Paradise Lost: Solo Exhibition by Christian Houge

14 November - 7 December 2015

Host: Three Shadows Photography Art Centre

Curator: LianChunhai


For almost twenty years Christian Houge has used photography and film as tools in his art projects. He has been drawn to explore themes relating to nature and culture that have dealt with taboos arising from the juxtaposition of man and environment, and ultimately ourselves. In exploring this relation between nature and culture, he touches upon the human condition.


At the moment, Houge is well into a large China tour with his extensive exhibition Paradise Lost. The concept, Paradise Lost, derives from the late poet John Milton and revolves around how Man lost his innocence with nature.


The three series shown (in all 85 images and three films) are made over the past fifteen years of extensive work. Arctic Technology 2000-2015, Barentsburg 2000-2015 and Shadow Within 2011-2013 are all represented in this non-profit museum tour and have been funded partly by the Norwegian Embassy in Beijing, The Norwegian Artist Council and private sponsors. This tour stands out in China because of its content, size and content of awareness. All three series in the exhibition represents three sides of Norway dialectically, which the Chinese can very much relate to when it comes to our current ecological crisis. The exhibition has already been seen by over 100,000 visitors with considerable response.


Houge invites the viewer into the borderlands that exist between the artificial order of the human race and our relation to our surroundings both physically and metaphorically. Climate and the consequences of man's impact, relation and conflict on the planet is defining in these projects.


Asking the questions ‘Is nature with us or against us?’ and ‘Are we with or against nature?’ Throughout his work, Christian invites the viewer to disclose concepts in another light, marking our constant bordering on the other. Through years of solo exhibitions in galleries and museums both nationally and internationally, Houge has been dwelling speculatively on the contradictions in which human beings dwell.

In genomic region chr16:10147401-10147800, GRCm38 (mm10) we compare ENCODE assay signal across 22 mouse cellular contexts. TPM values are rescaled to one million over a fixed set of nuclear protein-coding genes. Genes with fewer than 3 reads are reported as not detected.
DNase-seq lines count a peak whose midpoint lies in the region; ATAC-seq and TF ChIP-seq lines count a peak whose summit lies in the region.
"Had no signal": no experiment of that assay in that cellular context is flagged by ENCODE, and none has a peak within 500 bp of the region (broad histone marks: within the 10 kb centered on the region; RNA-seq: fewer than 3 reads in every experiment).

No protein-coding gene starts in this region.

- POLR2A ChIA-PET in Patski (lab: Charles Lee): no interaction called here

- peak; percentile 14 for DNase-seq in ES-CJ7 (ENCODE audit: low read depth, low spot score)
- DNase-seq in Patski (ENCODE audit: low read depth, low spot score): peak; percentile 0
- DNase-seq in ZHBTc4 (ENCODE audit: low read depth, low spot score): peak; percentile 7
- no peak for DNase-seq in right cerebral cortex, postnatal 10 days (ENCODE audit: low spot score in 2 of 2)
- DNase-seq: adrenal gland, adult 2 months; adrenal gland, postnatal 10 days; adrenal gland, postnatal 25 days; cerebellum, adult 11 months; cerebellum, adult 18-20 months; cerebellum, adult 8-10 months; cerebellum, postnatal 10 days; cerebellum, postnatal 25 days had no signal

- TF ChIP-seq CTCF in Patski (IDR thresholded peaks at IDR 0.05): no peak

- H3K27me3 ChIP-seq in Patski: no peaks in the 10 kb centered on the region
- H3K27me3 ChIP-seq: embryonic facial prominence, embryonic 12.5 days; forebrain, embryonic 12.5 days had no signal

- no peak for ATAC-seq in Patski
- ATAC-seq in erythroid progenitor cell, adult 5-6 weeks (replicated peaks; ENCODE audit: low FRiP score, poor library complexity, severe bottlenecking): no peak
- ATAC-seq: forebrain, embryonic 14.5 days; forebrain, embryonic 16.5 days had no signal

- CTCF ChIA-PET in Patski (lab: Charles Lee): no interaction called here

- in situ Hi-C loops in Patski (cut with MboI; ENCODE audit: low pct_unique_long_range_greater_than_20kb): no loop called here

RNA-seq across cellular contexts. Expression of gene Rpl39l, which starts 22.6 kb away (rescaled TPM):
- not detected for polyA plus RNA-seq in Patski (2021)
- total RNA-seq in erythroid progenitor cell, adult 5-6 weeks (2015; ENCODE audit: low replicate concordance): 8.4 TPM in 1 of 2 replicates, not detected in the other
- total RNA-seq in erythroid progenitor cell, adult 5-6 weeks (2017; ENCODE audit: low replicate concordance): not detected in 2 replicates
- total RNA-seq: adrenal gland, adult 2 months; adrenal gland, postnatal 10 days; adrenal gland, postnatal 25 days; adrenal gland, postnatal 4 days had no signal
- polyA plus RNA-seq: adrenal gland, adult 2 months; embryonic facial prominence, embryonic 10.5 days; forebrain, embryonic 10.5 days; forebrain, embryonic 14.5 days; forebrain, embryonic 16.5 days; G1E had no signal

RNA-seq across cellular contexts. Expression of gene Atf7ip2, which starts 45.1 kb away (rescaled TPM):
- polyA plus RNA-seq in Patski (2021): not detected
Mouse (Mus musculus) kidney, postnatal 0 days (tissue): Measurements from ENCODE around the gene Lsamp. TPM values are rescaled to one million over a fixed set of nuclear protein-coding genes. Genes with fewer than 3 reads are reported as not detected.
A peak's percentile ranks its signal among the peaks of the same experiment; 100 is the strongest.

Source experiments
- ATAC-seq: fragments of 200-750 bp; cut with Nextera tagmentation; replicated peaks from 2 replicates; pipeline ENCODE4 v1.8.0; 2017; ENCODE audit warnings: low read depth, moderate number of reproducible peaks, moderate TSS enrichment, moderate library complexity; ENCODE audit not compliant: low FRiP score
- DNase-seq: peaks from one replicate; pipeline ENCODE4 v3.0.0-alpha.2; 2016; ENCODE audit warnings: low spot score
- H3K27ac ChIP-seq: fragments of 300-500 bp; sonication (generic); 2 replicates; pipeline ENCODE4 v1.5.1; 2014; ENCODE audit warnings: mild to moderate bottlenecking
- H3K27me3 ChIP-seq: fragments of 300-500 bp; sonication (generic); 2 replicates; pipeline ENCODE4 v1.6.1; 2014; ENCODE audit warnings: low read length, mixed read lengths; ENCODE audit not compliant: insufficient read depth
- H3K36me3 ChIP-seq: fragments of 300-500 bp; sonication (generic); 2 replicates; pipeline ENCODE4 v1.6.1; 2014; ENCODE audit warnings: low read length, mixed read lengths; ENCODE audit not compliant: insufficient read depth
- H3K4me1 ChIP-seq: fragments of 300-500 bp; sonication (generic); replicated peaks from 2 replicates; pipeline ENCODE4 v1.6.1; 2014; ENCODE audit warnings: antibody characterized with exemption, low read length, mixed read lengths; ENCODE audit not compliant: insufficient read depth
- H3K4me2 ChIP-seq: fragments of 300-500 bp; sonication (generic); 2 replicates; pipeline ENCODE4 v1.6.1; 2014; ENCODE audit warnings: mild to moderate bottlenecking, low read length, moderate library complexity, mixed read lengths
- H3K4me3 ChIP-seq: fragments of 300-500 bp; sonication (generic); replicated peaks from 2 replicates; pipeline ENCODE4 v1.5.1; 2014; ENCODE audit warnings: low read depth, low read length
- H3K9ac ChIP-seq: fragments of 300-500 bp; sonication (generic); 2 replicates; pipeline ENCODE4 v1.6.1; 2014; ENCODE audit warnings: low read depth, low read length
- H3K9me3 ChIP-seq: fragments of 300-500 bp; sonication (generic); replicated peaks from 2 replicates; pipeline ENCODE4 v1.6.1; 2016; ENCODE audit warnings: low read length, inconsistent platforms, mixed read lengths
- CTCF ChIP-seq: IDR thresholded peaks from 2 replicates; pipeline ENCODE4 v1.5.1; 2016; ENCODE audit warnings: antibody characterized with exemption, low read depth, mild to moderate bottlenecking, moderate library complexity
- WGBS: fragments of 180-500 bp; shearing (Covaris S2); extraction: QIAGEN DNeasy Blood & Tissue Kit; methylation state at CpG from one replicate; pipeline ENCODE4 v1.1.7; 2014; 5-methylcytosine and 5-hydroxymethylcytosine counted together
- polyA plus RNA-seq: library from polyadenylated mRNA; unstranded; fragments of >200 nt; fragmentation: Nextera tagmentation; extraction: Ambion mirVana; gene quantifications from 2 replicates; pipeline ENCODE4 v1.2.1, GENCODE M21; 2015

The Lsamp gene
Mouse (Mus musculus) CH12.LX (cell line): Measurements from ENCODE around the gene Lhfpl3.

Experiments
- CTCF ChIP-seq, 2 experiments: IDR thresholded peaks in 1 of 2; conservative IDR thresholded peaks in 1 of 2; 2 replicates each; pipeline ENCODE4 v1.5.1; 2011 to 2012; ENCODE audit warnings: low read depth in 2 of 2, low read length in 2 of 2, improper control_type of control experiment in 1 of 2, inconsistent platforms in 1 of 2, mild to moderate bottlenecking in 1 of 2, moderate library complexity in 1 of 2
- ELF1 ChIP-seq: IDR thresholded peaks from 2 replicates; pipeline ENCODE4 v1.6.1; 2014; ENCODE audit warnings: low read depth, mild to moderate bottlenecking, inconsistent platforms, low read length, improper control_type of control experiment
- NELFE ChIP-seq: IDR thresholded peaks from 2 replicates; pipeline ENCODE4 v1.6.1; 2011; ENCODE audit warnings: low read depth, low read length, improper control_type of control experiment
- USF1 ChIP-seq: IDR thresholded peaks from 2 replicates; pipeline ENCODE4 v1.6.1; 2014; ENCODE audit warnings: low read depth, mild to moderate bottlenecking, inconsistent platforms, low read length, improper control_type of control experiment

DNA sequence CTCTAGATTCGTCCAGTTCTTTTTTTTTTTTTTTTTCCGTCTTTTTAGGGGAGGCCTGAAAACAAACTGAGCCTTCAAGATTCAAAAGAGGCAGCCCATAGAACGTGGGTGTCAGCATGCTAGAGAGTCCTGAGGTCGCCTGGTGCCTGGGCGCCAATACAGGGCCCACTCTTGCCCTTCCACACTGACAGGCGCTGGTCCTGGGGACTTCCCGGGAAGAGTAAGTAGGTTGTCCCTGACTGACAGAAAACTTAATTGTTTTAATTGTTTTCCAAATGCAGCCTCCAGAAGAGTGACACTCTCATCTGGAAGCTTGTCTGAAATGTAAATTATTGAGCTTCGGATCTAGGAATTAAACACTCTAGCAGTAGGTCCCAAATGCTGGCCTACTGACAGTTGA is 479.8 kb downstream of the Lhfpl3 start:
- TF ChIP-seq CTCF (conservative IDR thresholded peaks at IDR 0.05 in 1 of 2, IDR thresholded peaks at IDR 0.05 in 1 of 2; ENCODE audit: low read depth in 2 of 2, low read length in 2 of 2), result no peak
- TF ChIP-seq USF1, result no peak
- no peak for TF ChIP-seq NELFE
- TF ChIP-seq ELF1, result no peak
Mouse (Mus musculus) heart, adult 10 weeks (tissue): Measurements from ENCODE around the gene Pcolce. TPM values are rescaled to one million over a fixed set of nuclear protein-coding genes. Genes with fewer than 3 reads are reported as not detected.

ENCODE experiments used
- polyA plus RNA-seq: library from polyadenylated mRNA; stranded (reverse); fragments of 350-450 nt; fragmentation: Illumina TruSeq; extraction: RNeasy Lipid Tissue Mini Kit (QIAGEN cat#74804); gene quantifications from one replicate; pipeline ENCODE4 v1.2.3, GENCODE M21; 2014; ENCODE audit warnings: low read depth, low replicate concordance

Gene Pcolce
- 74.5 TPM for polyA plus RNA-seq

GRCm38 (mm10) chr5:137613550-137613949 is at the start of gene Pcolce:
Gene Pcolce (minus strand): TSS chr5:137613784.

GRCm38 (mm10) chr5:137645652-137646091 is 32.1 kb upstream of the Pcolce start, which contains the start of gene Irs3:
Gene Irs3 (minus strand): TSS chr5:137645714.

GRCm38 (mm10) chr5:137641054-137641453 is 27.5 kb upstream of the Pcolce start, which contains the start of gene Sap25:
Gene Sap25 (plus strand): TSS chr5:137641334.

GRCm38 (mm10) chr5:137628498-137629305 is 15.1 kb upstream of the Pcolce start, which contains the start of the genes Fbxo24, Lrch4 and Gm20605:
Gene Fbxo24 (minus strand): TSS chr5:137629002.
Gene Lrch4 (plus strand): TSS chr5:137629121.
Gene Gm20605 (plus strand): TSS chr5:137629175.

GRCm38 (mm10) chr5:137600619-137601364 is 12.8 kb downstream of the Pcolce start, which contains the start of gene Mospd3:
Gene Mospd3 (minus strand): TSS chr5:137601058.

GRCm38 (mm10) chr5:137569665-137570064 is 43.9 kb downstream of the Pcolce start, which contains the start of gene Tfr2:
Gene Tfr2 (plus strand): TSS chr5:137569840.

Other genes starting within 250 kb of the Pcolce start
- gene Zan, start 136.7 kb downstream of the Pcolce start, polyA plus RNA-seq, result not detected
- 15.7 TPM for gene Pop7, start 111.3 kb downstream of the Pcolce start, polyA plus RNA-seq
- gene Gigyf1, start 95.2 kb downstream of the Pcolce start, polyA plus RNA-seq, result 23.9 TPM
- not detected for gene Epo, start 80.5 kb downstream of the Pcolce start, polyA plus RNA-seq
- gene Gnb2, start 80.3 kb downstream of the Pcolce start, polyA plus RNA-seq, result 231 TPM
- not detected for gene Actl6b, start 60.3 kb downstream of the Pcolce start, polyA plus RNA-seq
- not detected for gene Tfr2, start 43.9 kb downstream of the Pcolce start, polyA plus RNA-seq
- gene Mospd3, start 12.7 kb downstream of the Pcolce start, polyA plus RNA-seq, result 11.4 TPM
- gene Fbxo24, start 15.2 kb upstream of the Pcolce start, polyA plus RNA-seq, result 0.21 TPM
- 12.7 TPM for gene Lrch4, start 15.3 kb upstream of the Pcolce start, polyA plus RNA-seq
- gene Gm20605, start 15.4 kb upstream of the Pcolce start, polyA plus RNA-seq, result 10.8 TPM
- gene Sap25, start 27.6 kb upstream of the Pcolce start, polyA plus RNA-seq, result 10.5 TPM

It is vital to his process to learn as much as possible about each subject he works with. A project may last for many years. Houge deeply involves the ability to step outside immediate surroundings and culture to confront our non-integrated horizon. Houge has received several photographic awards and recognitions. He has received art grants on three occasions on the Barentsburg and Arctic Technology series, awarded by the Norwegian Artist Fund, and the Culture Council of Norway. During the past three years, his series have been nominated twice by the worlds most prestigious photography award on sustainability, ‘Prix Pictet’, on his series Barentsburg and Shadow Within. In 2014, Houge was invited to Johnson Museum in New York to exhibit and talk in  Beyond Earth Art. Exhibitions at Hosfelt Gallery in New York/San Fransico, films and installation in museums as well as public speakings and publications such as (Haydens Review and the books `Altered Landscape`(Rizzoli), `Landscape Futures`(Actar and Nevada Museum of Art`), SNU (Cappelen Damm) help bring my work out to a larger audience to spreak an awareness of a bigger picture much larger than ourselves. Sales to museum collections such as Nevada Mueum of Art withtheir human impact and evironment collection has been important for me. Work from his ‘Arctic Technology’ series toured with a travelling exhibition in the US and Canada called ‘Vanishing Ice’ last year, curated by WhatCom (Museum of Washington, USA). The show included art exploring and commenting on climate issues from some of the worlds leading artists. His largest climate research work in panorama from Svalbard was a key element in the exhibition `AntArctica` at Haugar Museum, Vestfold, Norway in 2009. This show looked at the effects of climate change and also included artists like Sonja Braas and Lucy/Jorge Orta.


His images have been purchased by large government establishments and art collectors. Houges work are part of museum collections both in his native country and the US/China. Other institutions such as the Norwegian Ministry of Climate and Environment the Norwegian Ministry of Defence has commissioned his work on a large scale for their new buildings. His work has also been auctioned at Sotheby’s in London. In 2005 he was shortlisted at the BMW Prix at Paris Photo for his Arctic series(Scout Gallery London).